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Reducing Costs in Industrial and Manufacturing Facilities

The owners of industrial and manufacturing facilities are always on the lookout for ways to cut operating expenditures for their businesses. As you read this blog, you'll learn various ways to reduce expenses and overhead for larger profit margins. We aren't affiliated with any type of business, we just enjoy learning how to save money and we like to reveal the information we find to others. Our recommendations in this blog pertain to finding the best suppliers, taking advantage of technology and implementing cost reductions throughout your facility. We think that after reading our blog, you'll have the information you need to accomplish cost saving solutions for your industrial and manufacturing business.


Reducing Costs in Industrial and Manufacturing Facilities

Used Steel Is Great — Just Inspect For These Issues First

by Gabe Lawrence

Steel is so strong that it can be used and reused for industrial applications without having to be melted down and reformed. The metal isn't invincible, of course, but it's tough, and that toughness has made it an attractive item in the used-metal department. Finding used steel pipes is easy and can give you a break when you have an ever-tightening budget, and sellers usually have pipes that are in great shape. Whenever you buy used steel pipes, however, always try to check them out for a few potential issues first.

Interior Corrosion

The condition of the interior of the pipe is just as important as the condition of the exterior. There can be hidden corrosion and dirt that affect the strength of the pipe and that could contaminate whatever flows through the pipe. The interior should be clean, but even the most fastidious seller could miss something accidentally. If you can get a look inside the pipe, such as with a pipe camera, do so. That will let you know if the pipe is clean, can simply be cleaned again and then used, or if there is a hidden problem.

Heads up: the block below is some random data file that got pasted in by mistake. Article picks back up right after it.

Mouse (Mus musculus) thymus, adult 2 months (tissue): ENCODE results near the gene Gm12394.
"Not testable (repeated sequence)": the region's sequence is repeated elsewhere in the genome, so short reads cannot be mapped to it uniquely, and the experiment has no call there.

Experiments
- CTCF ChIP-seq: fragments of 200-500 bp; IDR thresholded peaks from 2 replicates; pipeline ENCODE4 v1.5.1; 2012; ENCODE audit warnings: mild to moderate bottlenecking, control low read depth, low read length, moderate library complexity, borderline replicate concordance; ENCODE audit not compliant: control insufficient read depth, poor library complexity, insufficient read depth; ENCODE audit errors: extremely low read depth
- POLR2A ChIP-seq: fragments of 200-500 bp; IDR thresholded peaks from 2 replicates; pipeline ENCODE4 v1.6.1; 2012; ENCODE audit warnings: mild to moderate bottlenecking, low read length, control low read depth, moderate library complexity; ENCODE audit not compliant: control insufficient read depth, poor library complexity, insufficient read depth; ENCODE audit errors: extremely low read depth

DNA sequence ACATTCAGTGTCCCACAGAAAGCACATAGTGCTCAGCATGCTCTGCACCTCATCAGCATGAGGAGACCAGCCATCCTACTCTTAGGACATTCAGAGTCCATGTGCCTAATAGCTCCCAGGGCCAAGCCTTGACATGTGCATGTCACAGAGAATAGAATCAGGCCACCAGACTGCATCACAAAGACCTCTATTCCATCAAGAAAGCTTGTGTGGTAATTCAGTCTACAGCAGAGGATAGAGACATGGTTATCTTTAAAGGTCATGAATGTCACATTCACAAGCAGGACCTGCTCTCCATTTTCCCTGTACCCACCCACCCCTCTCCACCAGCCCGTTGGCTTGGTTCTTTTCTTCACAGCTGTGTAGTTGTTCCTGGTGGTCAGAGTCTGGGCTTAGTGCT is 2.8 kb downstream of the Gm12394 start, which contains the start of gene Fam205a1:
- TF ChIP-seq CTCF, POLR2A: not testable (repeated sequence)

End Cap Condition

Take a good look at the ends of the pipe. You shouldn't see any deep scratches, dents, or corrosion; those could interfere with connectors and even indicate weakness in the pipe. Yes, a used pipe might have some light marks—that's to be expected. But you don't want to see anything that could make it harder to attach the pipe to anything and harder to prevent leaks at those connection points. Look for rust spots, too; some rust can form on top of the steel because of bits of iron that could have been left behind during the manufacturing process (the tools to cut and shape metal are often made of iron), but if the rust looks like it's part of the pipe itself, you'll have to be careful.

Type of Steel

Steel comes in different types. You can have plain steel, an alloy, stainless steel that comes in several subtypes, and so on. The type of steel affects its resistance to rust, its strength, its flexibility, etc. Make sure the steel you get matches; sellers are careful to keep each type categorized and separated properly, but if you're picking out the metal pipes yourself, it's easy to reach into the wrong pile.

Sellers are generally very good about describing the quality of the used steel, so you should know what you're getting. It's still a good idea to inspect the pipes thoroughly to ensure there hasn't been a mistake.